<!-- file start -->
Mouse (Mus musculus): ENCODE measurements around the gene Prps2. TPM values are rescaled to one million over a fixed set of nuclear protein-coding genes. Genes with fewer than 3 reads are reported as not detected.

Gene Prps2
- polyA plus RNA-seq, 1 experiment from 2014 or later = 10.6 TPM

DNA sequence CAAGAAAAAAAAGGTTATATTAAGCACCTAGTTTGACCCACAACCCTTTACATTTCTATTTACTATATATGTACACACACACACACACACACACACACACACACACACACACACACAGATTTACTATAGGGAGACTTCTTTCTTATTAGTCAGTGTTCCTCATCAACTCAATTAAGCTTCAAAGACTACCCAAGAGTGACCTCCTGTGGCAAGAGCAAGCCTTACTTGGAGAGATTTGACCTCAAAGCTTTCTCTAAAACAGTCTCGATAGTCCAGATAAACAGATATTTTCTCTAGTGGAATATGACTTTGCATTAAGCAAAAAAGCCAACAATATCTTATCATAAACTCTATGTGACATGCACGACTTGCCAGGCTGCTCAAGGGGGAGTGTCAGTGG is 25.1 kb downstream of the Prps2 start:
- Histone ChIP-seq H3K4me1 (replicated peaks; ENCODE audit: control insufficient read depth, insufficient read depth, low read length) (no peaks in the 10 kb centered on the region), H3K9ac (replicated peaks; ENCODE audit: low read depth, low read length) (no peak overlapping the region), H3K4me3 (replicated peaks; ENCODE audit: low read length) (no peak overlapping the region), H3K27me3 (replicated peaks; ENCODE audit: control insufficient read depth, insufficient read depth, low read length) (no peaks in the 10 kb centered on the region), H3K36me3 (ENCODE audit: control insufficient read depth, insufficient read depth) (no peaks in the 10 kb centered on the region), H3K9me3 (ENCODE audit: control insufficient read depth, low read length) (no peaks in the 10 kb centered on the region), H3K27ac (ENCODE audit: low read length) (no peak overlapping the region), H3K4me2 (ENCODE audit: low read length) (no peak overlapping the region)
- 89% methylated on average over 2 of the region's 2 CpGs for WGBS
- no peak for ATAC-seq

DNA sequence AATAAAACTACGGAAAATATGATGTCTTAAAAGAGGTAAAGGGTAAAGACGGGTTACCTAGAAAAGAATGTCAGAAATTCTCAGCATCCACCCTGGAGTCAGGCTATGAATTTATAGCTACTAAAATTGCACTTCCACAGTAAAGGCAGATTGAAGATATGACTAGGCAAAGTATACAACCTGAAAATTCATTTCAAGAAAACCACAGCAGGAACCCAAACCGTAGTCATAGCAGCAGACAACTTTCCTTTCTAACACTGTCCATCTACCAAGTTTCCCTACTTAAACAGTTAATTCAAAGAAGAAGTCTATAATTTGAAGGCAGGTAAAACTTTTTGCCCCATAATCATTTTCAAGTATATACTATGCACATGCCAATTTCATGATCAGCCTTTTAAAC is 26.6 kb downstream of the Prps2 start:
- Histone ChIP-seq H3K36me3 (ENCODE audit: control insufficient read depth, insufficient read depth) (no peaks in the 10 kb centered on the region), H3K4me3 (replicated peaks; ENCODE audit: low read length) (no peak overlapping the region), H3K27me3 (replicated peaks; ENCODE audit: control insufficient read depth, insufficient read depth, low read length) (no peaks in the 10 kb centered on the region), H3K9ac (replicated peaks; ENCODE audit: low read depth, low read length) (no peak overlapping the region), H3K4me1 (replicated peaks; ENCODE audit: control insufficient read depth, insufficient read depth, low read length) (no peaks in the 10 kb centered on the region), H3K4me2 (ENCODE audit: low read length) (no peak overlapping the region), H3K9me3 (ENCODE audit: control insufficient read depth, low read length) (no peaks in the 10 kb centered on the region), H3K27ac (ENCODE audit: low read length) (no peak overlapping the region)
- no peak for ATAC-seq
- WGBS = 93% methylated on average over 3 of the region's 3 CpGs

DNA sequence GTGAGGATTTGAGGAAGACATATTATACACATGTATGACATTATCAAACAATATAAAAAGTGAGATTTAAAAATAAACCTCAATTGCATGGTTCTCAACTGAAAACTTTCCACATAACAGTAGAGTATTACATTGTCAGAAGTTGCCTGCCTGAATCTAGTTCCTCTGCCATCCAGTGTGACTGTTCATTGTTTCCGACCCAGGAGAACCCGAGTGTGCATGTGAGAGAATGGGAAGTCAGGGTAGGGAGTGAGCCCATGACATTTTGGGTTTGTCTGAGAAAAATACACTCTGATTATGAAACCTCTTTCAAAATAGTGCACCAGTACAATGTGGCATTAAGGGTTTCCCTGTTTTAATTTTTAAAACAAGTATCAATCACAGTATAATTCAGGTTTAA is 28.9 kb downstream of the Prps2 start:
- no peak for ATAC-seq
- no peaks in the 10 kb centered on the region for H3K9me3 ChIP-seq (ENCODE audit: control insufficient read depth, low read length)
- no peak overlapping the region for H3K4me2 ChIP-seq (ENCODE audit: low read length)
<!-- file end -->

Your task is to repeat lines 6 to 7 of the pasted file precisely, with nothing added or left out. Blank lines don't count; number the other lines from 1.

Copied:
- 89% methylated on average over 2 of the region's 2 CpGs for WGBS
- no peak for ATAC-seq